Glass fencing is one of the most aesthetic fence options. If you've ever seen a glass fence, then you know that it can make any space look luxurious. Whether it's for a swimming pool, balcony, or landscape, a glass fence has a look and feel all its own. Just like any building material, it has its weaknesses and strengths that make it a good option for some homeowners, but not all.
While most of the glass fencing I've installed was used in commercial settings, I have been using it more and more in residential areas. Around swimming pools, decks, and even property boundaries, glass fence can contribute to a high-end design. Many people tout glass fencing as the ultimate fence material and here's why:
- Clarity. It won't obstruct or detract from the area's natural features. It allows homeowners to enjoy the view of a nearby beach or distant mountains.
Strength. In my experience, glass fence is one of the strongest materials for fencing, railing, and partitions. Tempered glass and its unbelievably strong fasteners ensure your fence stays put despite the elements.
Durability. Because glass fence takes the weather so well, it will last a lifetime even in extreme weather conditions. Aluminum, titanium, and stainless steel fastening systems ensure that fasteners won't corrode from the weather.
Resistance to chemical corrosion. When conventional building materials around swimming pools are in constant contact with chlorinated pool chemicals, they quickly age and decay. Tempered glass and its stout metal fasteners resist chemical corrosion very well.
With all these great features, it's easy to see why so many people are installing glass fences. But don't think that they are a cure-all for just any average home improvement project. Glass fencing has its problems as well; here are a few I've discovered over the years:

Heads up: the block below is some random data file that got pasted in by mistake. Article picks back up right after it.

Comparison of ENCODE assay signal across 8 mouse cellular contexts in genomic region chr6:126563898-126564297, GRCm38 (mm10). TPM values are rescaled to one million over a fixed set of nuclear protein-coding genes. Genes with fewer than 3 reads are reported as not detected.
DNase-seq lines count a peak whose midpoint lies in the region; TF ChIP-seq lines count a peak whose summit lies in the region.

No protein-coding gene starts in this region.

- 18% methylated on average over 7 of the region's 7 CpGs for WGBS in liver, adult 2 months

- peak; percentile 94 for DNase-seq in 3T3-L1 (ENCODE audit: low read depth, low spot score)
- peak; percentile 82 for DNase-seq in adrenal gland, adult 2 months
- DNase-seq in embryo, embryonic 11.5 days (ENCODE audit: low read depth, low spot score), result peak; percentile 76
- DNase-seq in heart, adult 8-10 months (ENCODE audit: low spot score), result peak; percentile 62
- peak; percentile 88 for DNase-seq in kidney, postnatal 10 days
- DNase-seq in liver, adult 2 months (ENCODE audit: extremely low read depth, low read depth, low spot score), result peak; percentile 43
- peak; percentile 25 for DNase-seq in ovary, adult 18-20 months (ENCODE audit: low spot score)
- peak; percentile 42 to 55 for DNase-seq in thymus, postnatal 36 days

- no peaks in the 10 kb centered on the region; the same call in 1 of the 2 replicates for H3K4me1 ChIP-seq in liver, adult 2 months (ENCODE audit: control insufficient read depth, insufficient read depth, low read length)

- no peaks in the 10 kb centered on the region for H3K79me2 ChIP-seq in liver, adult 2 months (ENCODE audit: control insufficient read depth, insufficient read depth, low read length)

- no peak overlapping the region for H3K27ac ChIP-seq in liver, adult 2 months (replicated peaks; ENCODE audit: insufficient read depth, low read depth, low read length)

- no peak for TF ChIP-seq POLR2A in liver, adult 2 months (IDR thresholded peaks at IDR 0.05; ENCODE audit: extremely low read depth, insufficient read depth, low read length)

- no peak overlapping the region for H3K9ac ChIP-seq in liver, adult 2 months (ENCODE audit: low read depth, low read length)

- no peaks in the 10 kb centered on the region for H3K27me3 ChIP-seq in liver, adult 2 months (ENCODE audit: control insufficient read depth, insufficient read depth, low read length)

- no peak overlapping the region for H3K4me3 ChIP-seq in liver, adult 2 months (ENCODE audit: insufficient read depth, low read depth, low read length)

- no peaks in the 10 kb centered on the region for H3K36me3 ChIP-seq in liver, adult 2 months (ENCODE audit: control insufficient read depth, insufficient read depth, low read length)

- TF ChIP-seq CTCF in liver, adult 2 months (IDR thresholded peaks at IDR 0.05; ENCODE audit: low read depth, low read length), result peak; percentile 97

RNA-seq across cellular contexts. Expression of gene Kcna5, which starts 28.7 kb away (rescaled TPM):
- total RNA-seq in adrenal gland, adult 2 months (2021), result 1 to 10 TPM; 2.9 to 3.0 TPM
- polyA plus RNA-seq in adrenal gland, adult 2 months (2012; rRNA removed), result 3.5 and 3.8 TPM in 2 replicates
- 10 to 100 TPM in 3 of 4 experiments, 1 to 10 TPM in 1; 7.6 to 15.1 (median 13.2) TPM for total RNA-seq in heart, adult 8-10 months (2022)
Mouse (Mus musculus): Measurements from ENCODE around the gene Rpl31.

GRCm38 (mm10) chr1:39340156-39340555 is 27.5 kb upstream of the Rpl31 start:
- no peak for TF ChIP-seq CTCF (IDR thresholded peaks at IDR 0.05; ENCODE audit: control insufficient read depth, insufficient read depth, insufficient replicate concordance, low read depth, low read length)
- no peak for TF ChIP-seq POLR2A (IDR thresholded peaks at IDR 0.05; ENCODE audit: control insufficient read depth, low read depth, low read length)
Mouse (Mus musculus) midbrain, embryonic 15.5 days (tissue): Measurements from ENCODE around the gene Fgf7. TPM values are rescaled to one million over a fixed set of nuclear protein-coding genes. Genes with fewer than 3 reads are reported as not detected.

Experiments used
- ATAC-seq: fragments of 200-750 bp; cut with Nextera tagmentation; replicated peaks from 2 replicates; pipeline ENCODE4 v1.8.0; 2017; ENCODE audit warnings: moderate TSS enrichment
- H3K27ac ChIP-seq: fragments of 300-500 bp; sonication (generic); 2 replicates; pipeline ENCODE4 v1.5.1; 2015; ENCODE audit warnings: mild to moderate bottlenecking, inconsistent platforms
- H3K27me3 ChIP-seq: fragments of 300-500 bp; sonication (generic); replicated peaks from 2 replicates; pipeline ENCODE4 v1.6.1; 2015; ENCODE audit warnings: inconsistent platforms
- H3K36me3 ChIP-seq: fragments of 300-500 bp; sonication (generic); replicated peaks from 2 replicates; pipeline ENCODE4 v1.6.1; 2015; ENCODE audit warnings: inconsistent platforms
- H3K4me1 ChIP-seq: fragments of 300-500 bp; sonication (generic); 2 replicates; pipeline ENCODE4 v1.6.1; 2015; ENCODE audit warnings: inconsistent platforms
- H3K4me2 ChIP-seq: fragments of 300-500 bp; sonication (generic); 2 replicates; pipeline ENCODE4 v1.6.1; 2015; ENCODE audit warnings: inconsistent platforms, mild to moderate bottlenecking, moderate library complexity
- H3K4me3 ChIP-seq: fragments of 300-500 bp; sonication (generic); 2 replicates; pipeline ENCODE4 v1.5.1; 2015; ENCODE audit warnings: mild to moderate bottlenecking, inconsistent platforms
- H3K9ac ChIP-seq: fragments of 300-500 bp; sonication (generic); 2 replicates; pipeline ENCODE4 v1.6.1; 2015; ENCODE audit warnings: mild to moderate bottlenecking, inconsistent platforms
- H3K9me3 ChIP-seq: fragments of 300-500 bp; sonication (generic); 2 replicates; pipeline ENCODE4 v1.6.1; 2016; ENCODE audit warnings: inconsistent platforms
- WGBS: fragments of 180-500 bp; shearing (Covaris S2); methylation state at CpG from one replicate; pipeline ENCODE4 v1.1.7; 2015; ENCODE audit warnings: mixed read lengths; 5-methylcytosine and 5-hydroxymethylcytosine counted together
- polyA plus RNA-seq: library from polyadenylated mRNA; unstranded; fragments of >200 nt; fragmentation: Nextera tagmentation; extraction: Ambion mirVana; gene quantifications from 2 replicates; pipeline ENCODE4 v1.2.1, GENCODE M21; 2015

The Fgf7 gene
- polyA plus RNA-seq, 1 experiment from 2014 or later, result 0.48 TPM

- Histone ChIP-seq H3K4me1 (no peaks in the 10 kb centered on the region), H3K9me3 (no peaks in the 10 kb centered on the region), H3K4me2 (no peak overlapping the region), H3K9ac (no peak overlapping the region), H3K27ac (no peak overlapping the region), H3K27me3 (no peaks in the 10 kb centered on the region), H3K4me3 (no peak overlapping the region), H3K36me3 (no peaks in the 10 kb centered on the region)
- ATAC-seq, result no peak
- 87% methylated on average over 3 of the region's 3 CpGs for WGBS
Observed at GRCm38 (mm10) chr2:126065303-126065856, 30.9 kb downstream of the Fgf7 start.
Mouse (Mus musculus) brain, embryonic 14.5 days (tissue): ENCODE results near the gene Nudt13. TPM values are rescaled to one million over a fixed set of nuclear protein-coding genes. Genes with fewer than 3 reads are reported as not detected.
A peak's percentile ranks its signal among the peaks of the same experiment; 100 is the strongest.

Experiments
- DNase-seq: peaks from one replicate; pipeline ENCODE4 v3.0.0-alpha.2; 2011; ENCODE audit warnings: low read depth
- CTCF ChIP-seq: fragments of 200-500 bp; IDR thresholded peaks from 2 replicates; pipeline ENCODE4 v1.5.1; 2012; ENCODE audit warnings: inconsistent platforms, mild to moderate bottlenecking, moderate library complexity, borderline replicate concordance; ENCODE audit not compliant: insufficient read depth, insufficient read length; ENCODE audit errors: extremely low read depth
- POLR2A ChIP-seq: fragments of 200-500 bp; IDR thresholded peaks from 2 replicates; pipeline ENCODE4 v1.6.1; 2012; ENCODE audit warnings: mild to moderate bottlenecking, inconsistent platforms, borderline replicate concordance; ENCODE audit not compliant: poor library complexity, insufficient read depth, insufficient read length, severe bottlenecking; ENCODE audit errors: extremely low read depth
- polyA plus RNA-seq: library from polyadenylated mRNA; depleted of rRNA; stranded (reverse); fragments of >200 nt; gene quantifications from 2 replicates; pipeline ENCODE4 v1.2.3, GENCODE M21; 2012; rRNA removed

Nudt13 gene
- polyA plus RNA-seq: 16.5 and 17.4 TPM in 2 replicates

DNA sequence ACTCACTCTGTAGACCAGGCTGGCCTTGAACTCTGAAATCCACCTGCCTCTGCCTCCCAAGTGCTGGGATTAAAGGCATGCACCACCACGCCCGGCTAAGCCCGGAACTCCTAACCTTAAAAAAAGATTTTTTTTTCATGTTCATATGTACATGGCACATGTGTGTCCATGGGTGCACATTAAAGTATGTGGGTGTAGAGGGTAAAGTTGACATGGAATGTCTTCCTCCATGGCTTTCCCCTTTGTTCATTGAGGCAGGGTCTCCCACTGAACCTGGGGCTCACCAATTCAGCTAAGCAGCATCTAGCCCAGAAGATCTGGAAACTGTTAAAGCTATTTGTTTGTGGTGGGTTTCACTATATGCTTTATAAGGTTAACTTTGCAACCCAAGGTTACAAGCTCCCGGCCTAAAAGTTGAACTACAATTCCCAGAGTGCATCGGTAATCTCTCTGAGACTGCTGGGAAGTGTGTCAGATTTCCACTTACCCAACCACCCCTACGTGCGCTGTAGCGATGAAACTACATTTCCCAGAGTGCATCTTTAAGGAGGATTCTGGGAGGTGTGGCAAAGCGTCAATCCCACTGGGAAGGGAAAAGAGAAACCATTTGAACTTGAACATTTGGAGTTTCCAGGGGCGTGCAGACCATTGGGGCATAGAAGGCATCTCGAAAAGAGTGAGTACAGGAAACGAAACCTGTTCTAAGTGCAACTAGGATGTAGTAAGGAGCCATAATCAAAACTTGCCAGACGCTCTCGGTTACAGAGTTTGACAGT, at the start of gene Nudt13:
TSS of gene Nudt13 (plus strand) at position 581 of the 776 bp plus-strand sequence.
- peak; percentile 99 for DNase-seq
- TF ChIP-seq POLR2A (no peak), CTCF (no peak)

- Scratches. I once installed a glass fence only to have the homeowner call me a week later saying there was a problem. Several of the glass panels were severely scratched. Turns out, she used an abrasive cleaner that scratched the glass panels. We were able to buff most of the damage out, but not every scratch.
Expense. Glass fence is pretty costly to buy -- close to $100 per panel -- and install, especially in rural areas.
Invisibility. While that may seem like a good thing, if you're not paying attention, you could end up running into the fence. Also expect it to take a while for your pets to get used to an invisible fence.
Maintenance. Just like any large piece of glass, it needs to be cleaned often. Using harsh abrasives or dangerous chemicals is never recommended for glass fencing. Distilled white vinegar is about the only solution that does the cleaning trick.